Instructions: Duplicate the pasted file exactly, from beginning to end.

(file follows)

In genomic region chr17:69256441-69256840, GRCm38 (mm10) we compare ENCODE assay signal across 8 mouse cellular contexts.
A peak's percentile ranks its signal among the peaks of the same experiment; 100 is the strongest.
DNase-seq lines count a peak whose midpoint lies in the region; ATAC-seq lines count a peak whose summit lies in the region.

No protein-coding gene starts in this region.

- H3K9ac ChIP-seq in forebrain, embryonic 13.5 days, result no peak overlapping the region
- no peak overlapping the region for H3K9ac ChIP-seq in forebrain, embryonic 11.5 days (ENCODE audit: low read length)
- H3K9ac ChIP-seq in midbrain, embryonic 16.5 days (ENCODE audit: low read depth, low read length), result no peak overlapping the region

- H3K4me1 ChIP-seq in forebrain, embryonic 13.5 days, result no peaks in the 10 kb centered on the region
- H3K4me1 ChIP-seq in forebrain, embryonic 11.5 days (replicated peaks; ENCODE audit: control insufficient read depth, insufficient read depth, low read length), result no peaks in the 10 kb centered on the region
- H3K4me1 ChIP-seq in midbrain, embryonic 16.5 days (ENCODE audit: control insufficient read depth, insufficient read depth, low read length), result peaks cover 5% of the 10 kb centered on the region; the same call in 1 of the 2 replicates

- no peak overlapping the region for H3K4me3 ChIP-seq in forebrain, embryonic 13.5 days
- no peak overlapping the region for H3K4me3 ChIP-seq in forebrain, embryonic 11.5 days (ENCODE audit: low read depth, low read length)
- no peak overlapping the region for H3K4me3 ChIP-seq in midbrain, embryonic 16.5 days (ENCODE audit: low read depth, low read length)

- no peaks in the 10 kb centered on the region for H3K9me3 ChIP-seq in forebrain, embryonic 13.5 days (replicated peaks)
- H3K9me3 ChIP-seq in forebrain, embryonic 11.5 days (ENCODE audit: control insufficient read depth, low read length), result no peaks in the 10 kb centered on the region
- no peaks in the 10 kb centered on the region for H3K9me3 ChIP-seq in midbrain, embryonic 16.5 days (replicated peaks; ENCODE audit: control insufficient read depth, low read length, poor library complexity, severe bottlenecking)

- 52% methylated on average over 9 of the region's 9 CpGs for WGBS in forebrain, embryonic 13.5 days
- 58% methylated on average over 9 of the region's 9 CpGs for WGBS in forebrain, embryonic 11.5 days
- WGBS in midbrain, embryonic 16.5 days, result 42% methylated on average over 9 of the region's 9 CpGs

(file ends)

In genomic region chr17:69256441-69256840, GRCm38 (mm10) we compare ENCODE assay signal across 8 mouse cellular contexts.
A peak's percentile ranks its signal among the peaks of the same experiment; 100 is the strongest.
DNase-seq lines count a peak whose midpoint lies in the region; ATAC-seq lines count a peak whose summit lies in the region.

No protein-coding gene starts in this region.

- H3K9ac ChIP-seq in forebrain, embryonic 13.5 days, result no peak overlapping the region
- no peak overlapping the region for H3K9ac ChIP-seq in forebrain, embryonic 11.5 days (ENCODE audit: low read length)
- H3K9ac ChIP-seq in midbrain, embryonic 16.5 days (ENCODE audit: low read depth, low read length), result no peak overlapping the region

- H3K4me1 ChIP-seq in forebrain, embryonic 13.5 days, result no peaks in the 10 kb centered on the region
- H3K4me1 ChIP-seq in forebrain, embryonic 11.5 days (replicated peaks; ENCODE audit: control insufficient read depth, insufficient read depth, low read length), result no peaks in the 10 kb centered on the region
- H3K4me1 ChIP-seq in midbrain, embryonic 16.5 days (ENCODE audit: control insufficient read depth, insufficient read depth, low read length), result peaks cover 5% of the 10 kb centered on the region; the same call in 1 of the 2 replicates

- no peak overlapping the region for H3K4me3 ChIP-seq in forebrain, embryonic 13.5 days
- no peak overlapping the region for H3K4me3 ChIP-seq in forebrain, embryonic 11.5 days (ENCODE audit: low read depth, low read length)
- no peak overlapping the region for H3K4me3 ChIP-seq in midbrain, embryonic 16.5 days (ENCODE audit: low read depth, low read length)

- no peaks in the 10 kb centered on the region for H3K9me3 ChIP-seq in forebrain, embryonic 13.5 days (replicated peaks)
- H3K9me3 ChIP-seq in forebrain, embryonic 11.5 days (ENCODE audit: control insufficient read depth, low read length), result no peaks in the 10 kb centered on the region
- no peaks in the 10 kb centered on the region for H3K9me3 ChIP-seq in midbrain, embryonic 16.5 days (replicated peaks; ENCODE audit: control insufficient read depth, low read length, poor library complexity, severe bottlenecking)

- 52% methylated on average over 9 of the region's 9 CpGs for WGBS in forebrain, embryonic 13.5 days
- 58% methylated on average over 9 of the region's 9 CpGs for WGBS in forebrain, embryonic 11.5 days
- WGBS in midbrain, embryonic 16.5 days, result 42% methylated on average over 9 of the region's 9 CpGs